New Science Funding Numbers Likely on Hold Until Post-Election
August 16, 2016
By Paula Skedsvold, Federation of Associations in Behavioral and Brain Sciences
In partnership with (Society for Behavioral Neuroendocrinology)
Congress is in the midst of a seven-week recess. When Members of Congress return in September, they will need to pass a Continuing Resolution (CR) to continue funding the government on October 1, 2016, the beginning of Fiscal Year 2017. No Member of Congress wants to risk a government shutdown in an election year, so the debate in September will center on how long the CR should run — until December 2016 or March 2017 — and who will be in charge of making those final funding decisions.
For federal science agencies, a CR puts on hold any new programs and final decisions about funding for the year. Indeed, some agencies such as NIH typically fund research programs below current levels until a final funding level is settled.
Although the funding bills for FY 2017 have not been completed, House and Senate appropriators have successfully moved many of the FY 2017 spending bills through their respective Committees. Assuming this initial work can be wrapped into a final “omnibus” spending bill after the elections, science agencies will be able to adjust the final numbers for research spending upon passage.
So where do things stand now? For the National Institutes of Health (NIH), Senate appropriators are once again showing favor to NIH-funded research. For the second year in a row, the Senate would provide a $2 billion increase to NIH in FY 2017 funding. On the House side, appropriators would increase NIH funding by $1.25 billion. If an omnibus bill can be negotiated in December 2016, it is likely that final NIH funding will land some place between these two figures, and perhaps closer to the $2 billion figure given widespread support for NIH on Capitol Hill.
AHRQ and IES
It’s not all sunshine, though. The federal government is still operating within the ten-year budget and sequestration level caps set by the Budget Control Act of 2011, with modest adjustments due to the successful lifting of sequestration cuts in two, two-year periods. This means, however, that increasing funds for one agency within a particular spending bill often means that other agencies or programs would take a hit. And indeed, the Senate bill that increases funding for NIH would mean cuts to the Agency for Healthcare Research and Quality (AHRQ) of $10 million and the Institute of Education Sciences (IES) of $5.5 million. On the House side, the cuts are even deeper. AHRQ would receive $54 million less in FY 2017 than the current year, and IES would be cut by $82 million. The Federation of Associations in Behavioral and Brain Sciences (FABBS) will join its colleagues in health and education sciences to urge Congress to restore funding for these agencies in a final funding bill.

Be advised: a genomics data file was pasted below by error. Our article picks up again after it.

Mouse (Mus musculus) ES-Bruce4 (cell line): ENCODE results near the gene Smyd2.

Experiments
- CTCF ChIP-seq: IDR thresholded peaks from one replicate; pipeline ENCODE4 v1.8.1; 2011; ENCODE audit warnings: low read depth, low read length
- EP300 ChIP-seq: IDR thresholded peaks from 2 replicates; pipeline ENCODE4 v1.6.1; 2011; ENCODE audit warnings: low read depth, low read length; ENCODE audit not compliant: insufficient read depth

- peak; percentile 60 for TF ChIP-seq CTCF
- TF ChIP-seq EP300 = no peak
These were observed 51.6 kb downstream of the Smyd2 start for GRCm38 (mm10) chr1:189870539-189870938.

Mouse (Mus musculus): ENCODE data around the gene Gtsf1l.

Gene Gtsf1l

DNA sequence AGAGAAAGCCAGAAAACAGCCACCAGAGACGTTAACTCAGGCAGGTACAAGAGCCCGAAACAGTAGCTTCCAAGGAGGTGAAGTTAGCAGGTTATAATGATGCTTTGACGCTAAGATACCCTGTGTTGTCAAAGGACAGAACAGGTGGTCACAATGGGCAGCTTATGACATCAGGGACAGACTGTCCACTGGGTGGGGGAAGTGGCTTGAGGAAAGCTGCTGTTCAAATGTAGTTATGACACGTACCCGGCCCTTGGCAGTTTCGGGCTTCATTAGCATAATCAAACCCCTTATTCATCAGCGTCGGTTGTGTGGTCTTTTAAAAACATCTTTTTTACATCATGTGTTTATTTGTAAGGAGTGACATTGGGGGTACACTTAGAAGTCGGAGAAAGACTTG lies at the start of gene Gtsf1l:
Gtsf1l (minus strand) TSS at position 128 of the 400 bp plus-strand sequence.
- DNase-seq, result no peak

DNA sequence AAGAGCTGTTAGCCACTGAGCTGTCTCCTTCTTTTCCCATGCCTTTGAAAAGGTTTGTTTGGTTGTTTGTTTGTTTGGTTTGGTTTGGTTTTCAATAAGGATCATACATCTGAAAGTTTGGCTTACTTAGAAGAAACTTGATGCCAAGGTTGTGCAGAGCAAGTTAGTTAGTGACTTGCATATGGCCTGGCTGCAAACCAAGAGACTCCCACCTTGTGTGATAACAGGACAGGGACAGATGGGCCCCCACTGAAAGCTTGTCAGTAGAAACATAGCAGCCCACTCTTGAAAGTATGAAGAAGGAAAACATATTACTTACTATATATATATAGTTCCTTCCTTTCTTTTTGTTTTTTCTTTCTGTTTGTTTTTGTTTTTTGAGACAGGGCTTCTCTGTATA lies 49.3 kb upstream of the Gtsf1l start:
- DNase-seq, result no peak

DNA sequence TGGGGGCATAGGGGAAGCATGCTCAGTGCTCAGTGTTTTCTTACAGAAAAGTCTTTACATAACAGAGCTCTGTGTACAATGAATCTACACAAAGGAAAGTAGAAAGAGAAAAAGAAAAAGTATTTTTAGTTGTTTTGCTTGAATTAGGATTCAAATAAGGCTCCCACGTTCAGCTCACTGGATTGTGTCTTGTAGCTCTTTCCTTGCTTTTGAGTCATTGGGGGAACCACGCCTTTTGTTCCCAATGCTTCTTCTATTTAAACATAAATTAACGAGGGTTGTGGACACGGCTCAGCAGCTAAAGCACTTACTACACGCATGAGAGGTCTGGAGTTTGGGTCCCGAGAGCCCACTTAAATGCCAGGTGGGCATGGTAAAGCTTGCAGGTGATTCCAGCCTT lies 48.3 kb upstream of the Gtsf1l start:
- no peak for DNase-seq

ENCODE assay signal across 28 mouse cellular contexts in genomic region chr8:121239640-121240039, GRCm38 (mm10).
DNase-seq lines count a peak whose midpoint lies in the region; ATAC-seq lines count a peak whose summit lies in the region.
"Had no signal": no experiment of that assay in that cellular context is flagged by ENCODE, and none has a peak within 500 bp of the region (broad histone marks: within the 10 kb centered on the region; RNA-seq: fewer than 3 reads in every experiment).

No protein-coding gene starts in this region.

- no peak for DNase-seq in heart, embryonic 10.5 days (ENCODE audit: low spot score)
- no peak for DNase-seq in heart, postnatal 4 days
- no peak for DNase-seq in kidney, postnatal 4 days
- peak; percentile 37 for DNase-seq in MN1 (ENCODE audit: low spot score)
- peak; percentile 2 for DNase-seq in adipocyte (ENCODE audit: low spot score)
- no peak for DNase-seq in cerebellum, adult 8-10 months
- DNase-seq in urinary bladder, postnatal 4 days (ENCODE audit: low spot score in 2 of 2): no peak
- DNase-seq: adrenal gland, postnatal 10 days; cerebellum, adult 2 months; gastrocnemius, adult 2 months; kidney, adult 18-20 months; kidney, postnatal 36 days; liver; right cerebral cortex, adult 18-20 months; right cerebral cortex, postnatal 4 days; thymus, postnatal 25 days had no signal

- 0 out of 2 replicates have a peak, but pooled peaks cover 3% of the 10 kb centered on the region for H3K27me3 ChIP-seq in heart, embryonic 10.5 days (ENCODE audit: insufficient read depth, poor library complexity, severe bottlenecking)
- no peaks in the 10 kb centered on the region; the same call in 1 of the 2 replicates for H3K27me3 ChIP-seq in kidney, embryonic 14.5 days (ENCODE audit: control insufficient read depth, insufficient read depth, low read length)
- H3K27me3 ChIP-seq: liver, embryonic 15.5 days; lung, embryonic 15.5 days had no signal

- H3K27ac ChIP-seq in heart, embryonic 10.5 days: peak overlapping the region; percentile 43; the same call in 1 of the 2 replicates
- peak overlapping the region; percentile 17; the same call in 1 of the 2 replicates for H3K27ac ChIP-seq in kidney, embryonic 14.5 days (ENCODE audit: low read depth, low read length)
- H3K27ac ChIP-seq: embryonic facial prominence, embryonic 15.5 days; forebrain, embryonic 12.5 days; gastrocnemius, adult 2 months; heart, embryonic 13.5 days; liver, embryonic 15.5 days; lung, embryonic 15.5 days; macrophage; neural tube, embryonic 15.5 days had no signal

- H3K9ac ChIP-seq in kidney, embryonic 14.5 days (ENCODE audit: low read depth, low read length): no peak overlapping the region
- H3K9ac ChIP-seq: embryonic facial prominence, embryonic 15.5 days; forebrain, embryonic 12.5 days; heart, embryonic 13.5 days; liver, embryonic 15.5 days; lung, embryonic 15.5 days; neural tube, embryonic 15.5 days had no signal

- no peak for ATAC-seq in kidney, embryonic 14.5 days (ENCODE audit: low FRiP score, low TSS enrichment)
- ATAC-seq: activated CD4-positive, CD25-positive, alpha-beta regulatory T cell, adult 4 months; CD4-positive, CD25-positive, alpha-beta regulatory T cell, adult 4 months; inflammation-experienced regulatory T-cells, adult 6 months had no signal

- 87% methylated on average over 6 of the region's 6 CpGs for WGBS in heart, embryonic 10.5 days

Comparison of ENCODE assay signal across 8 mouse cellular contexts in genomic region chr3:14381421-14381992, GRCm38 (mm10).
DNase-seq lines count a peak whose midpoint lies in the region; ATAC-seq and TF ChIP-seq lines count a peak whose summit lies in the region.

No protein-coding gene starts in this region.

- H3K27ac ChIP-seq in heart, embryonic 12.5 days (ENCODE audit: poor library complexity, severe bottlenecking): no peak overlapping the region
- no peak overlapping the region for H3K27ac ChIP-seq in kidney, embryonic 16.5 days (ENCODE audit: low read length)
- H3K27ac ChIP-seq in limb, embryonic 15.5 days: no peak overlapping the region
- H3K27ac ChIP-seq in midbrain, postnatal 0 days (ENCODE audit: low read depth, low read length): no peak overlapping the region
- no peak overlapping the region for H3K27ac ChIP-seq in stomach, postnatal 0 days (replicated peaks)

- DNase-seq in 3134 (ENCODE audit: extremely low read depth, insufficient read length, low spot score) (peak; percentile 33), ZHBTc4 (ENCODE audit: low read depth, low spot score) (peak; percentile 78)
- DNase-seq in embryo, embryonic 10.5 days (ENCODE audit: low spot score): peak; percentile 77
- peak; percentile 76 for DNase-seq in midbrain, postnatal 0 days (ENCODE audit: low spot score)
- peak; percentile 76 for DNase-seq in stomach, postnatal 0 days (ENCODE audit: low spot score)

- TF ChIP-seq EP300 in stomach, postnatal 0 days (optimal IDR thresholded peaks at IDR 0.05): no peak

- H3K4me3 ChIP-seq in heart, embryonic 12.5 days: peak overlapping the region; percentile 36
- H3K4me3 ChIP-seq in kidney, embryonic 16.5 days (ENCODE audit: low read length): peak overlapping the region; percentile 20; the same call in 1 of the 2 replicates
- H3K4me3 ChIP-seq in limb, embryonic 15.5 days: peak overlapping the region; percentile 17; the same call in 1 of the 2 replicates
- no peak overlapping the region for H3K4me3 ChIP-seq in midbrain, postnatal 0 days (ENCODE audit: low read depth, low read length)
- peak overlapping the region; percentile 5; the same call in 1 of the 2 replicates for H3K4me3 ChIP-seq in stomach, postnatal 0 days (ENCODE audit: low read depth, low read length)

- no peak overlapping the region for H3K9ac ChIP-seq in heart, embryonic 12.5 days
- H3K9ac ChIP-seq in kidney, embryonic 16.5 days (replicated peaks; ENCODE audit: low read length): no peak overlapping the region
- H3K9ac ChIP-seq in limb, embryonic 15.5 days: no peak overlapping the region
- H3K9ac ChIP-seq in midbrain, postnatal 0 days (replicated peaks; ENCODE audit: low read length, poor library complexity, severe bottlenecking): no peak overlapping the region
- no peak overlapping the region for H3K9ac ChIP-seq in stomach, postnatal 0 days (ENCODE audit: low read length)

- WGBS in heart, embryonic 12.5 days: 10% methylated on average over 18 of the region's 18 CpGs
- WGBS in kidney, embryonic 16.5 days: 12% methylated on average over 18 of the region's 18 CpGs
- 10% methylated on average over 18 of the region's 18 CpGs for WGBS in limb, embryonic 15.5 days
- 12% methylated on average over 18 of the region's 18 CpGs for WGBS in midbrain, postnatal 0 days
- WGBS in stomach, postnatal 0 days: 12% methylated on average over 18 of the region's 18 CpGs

For the National Science Foundation (NSF), the news is not quite as optimistic as the outlook for NIH. The Senate Appropriations Committee would provide an increase of $46.3 million to the agency in FY 2017, but the Research account (which funds six of seven research directorates, including the Social, Behavioral, and Economic (SBE) Sciences Directorate), as well as the Education and Human Resources account, are flat-funded. House appropriators, on the other hand, would increase the NSF Research account by $45.7 million, but cut overall funding for the agency by $57 million, primarily in the facilities line. Of particular importance to the social and behavioral sciences community, there is no language in the House or Senate bills or accompanying report language that would cut funding for the NSF SBE Directorate. Last year’s House bill would have cut the SBE and Geosciences Directorates by 16%, but advocacy by FABBS, other social and behavioral science organizations, and the broader science community restored funding to current levels.
Prior to Congress reconvening, FABBS will be working alone and in collaboration with the broader science community to encourage passage of a short-term CR in September; an omnibus spending bill in December that will provide stability for funding research in FY 2017; and restoration of funds for agencies that were cut in the appropriations bills. We will keep our member scientific societies abreast of new developments.